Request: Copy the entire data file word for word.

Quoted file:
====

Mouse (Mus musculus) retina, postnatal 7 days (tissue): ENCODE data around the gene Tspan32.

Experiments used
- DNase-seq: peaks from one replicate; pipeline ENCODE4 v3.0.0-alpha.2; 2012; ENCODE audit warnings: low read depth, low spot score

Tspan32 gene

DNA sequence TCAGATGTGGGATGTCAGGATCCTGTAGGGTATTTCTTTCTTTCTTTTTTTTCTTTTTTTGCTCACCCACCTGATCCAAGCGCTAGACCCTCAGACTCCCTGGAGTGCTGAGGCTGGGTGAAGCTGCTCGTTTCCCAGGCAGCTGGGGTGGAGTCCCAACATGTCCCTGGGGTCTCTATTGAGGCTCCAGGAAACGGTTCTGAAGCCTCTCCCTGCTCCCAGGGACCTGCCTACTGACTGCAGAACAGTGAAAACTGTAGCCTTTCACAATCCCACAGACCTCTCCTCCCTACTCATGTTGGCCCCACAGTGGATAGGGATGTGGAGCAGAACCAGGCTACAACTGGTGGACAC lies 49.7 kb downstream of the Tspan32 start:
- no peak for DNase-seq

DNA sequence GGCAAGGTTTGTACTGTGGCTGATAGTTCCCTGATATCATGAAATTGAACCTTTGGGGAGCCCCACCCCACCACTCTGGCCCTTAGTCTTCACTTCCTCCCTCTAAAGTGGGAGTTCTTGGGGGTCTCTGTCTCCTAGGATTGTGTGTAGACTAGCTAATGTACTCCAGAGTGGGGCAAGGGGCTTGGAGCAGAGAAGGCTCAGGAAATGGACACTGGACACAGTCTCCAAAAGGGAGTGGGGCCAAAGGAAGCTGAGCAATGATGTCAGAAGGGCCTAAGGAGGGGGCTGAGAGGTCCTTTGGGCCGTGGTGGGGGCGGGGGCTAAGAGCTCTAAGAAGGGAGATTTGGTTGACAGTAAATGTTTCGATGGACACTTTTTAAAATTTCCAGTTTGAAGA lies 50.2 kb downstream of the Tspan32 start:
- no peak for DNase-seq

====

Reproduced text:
Mouse (Mus musculus) retina, postnatal 7 days (tissue): ENCODE data around the gene Tspan32.

Experiments used
- DNase-seq: peaks from one replicate; pipeline ENCODE4 v3.0.0-alpha.2; 2012; ENCODE audit warnings: low read depth, low spot score

Tspan32 gene

DNA sequence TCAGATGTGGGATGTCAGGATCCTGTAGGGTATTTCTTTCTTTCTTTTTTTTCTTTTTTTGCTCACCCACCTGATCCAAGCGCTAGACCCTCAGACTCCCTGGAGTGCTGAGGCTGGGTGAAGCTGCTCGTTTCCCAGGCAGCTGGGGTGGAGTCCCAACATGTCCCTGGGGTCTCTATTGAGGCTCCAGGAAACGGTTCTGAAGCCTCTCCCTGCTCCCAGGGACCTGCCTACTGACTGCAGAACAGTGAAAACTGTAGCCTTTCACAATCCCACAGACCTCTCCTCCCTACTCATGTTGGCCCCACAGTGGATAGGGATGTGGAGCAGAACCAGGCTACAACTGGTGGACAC lies 49.7 kb downstream of the Tspan32 start:
- no peak for DNase-seq

DNA sequence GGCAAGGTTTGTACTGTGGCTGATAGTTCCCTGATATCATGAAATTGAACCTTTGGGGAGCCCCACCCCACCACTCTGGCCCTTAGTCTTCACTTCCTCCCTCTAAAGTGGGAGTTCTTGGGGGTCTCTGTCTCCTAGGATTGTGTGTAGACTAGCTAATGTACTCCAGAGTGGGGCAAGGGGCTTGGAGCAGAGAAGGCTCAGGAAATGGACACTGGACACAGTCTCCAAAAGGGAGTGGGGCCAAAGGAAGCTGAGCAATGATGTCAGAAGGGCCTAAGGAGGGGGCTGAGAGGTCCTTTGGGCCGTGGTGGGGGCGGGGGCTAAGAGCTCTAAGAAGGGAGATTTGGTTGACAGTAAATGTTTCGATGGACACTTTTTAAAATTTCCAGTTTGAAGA lies 50.2 kb downstream of the Tspan32 start:
- no peak for DNase-seq